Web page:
Once wandering down the side creek into Whungee Wheengee it dawned on Nicole that so far the trip was no different to hiking. After some discussion it was decided that really it is called a canyon when you got wet intentionally. Eventually though the water started getting deeper, and colder and we decided it was time to don wet suits and starting treating the canyon like we meant it. Scrambling through lots of fallen logs and branches would become a theme for the trip as traditionally easy walks around some pools were choked with debris, but all in all the canyon was still pretty clear and easy to navigate with the right gear etc.
The highlight of the trip was of course the glow worms. Glow worms are cool! There isn’t anything else to be said about it, and in several sections of this canyon the displays were absolutely beautiful as we swam through dark tunnels. I am told canyoning at night can be spectacular for this reason, and I have to say this canyon made me want to find out!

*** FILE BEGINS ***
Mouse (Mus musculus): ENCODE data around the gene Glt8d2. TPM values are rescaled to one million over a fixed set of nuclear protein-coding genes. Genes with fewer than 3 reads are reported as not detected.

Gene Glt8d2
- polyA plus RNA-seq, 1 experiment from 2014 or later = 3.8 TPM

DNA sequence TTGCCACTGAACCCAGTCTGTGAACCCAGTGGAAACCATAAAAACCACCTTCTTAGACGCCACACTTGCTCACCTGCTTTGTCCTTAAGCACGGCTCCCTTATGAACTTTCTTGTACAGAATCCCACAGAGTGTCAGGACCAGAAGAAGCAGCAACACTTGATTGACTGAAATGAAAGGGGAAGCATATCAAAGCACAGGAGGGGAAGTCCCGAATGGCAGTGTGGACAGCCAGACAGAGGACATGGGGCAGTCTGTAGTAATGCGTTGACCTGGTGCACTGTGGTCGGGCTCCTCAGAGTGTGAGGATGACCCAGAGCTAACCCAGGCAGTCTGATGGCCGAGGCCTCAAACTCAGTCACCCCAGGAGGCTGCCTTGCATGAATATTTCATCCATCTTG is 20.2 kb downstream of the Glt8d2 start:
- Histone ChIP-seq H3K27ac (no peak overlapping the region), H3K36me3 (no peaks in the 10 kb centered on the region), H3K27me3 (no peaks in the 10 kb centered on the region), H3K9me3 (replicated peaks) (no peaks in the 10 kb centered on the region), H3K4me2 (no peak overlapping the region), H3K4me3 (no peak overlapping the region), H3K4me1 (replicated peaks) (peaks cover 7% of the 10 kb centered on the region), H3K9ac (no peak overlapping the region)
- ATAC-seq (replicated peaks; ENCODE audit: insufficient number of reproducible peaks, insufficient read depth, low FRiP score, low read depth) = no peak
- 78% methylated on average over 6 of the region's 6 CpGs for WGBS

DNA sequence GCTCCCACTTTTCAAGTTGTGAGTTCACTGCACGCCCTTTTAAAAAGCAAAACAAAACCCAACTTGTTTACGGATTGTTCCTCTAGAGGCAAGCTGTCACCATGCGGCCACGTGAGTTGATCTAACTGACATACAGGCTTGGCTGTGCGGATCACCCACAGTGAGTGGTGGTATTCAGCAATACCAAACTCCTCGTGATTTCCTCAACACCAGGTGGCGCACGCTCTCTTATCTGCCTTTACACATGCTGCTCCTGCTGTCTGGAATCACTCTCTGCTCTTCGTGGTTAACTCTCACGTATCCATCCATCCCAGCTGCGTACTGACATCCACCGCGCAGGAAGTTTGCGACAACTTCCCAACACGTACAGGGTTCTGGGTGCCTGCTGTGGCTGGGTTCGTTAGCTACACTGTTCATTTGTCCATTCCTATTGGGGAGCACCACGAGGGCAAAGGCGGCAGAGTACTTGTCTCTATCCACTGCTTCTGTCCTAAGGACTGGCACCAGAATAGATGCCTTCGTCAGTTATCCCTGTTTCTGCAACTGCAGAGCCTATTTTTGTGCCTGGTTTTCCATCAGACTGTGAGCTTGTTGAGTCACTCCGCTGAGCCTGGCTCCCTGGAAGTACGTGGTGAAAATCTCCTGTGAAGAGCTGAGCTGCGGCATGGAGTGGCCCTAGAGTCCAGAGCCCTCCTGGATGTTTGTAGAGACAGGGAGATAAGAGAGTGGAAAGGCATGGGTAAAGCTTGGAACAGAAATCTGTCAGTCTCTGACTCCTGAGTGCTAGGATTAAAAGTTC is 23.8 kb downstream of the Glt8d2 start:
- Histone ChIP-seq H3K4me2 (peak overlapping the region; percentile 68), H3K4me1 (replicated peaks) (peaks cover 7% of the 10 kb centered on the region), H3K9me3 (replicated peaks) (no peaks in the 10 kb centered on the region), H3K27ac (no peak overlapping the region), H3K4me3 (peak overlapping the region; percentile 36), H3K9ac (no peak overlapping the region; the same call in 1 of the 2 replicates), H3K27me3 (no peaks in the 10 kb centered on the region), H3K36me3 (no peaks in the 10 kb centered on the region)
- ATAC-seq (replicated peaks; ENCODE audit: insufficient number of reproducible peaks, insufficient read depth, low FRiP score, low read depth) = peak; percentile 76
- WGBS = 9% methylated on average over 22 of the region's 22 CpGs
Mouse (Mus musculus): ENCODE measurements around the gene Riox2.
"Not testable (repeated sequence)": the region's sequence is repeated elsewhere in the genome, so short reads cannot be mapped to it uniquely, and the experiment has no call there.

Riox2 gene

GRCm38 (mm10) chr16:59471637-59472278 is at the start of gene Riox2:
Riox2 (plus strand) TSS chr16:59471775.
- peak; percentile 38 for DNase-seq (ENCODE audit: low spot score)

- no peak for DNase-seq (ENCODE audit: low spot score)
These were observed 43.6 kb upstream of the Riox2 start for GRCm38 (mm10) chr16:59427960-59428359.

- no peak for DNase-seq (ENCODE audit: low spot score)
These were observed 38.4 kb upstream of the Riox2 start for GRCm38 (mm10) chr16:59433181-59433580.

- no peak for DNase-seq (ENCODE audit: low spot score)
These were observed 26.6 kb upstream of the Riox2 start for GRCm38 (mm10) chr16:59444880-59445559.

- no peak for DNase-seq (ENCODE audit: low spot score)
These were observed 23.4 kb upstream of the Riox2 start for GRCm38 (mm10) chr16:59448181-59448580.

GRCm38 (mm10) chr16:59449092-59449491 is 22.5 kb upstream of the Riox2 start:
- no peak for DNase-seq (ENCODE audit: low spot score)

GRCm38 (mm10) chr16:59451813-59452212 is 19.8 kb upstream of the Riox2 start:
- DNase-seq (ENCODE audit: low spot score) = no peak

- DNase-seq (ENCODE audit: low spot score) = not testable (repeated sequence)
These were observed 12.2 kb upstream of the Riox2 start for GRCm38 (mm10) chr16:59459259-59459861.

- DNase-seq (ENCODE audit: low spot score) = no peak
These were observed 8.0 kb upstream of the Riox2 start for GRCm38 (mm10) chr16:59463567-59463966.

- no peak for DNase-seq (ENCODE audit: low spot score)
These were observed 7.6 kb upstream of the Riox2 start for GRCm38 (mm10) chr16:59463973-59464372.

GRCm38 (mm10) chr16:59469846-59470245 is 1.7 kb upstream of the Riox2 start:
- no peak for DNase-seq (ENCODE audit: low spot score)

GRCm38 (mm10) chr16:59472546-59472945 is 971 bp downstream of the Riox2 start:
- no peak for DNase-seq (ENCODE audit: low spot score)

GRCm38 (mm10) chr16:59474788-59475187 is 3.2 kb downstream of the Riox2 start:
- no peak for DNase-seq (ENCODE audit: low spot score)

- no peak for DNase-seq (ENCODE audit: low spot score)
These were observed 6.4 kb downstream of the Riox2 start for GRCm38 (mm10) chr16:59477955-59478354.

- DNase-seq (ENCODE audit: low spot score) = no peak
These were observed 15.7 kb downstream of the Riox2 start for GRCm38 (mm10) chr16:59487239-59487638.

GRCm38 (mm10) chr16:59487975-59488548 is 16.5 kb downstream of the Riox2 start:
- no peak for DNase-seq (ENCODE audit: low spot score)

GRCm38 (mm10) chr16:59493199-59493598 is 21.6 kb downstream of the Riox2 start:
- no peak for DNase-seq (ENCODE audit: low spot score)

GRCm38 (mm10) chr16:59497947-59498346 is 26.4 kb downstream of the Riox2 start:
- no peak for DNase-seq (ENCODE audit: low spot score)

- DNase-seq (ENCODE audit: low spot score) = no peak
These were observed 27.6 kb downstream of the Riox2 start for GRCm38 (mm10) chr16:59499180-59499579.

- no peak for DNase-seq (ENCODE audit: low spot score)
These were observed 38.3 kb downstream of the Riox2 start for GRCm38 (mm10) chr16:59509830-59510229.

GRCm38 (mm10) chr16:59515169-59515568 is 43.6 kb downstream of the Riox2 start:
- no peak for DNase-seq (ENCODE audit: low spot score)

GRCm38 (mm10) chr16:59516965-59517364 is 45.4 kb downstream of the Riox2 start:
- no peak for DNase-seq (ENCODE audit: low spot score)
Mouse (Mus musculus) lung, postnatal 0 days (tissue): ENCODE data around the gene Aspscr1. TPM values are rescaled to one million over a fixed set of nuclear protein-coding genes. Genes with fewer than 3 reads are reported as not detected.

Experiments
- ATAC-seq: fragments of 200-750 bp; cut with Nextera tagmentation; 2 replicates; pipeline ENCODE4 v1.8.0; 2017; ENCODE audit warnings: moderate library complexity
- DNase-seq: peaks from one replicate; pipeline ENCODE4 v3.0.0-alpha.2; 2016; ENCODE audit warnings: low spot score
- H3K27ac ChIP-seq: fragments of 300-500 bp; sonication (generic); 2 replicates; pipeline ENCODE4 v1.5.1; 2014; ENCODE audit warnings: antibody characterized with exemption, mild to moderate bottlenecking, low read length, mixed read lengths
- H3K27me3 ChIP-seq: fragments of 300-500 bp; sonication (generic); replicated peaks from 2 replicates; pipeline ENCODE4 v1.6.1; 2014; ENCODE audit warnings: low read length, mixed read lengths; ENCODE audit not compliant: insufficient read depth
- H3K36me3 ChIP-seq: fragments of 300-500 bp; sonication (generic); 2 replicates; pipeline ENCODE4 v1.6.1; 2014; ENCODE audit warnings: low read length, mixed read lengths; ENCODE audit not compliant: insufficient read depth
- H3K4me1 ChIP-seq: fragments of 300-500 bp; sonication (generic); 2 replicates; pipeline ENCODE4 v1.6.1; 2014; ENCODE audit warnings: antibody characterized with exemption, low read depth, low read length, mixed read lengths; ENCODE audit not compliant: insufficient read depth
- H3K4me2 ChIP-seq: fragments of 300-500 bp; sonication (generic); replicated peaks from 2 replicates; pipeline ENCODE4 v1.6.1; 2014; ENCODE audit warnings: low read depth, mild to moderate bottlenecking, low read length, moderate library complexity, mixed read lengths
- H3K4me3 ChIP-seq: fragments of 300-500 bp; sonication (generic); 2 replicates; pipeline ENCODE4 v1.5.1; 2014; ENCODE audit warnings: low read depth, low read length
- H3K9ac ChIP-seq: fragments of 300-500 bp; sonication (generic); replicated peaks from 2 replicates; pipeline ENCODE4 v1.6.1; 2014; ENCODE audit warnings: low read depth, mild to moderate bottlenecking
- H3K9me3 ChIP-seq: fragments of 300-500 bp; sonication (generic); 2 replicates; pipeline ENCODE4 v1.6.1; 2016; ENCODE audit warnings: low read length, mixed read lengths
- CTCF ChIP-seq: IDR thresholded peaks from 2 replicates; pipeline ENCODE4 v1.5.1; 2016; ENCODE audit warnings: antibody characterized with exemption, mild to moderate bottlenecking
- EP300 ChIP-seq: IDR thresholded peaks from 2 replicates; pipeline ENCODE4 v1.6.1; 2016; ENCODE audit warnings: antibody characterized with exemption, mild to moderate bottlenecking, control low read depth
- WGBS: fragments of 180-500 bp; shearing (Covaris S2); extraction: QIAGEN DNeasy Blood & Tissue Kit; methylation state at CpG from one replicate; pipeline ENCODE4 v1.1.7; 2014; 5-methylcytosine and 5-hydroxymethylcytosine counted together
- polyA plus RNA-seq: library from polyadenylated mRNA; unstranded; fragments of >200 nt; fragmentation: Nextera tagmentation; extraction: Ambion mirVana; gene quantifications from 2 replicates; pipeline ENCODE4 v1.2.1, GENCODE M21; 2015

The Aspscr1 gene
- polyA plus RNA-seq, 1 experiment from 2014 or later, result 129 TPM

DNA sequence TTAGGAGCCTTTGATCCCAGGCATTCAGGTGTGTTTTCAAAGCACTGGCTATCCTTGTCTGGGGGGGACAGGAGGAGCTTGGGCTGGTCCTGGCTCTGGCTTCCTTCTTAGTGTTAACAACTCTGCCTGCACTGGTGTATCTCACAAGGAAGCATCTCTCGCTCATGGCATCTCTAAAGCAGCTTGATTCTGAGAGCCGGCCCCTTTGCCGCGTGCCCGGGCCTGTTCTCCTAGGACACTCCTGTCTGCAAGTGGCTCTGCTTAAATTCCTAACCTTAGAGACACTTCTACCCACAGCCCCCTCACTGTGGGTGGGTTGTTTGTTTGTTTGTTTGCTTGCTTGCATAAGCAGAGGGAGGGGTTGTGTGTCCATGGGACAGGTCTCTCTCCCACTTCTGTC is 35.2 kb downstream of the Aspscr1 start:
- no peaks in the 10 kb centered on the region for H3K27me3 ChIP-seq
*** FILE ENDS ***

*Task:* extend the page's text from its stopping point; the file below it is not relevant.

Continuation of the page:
Thanks to Chris for leading our little party through the canyon, and thanks for Tom from OzUltimate for making his notes available on the canyons. It is a nice comfort for the slightly out of practice to have a reliable source of info!
Nicole in the green. Spot the track!
Side Creek, we kinda missed the abseil entrance by a bit…
Nicole and Chris in the canyon.
No matter where you are there is always time for tea and hot chocolate!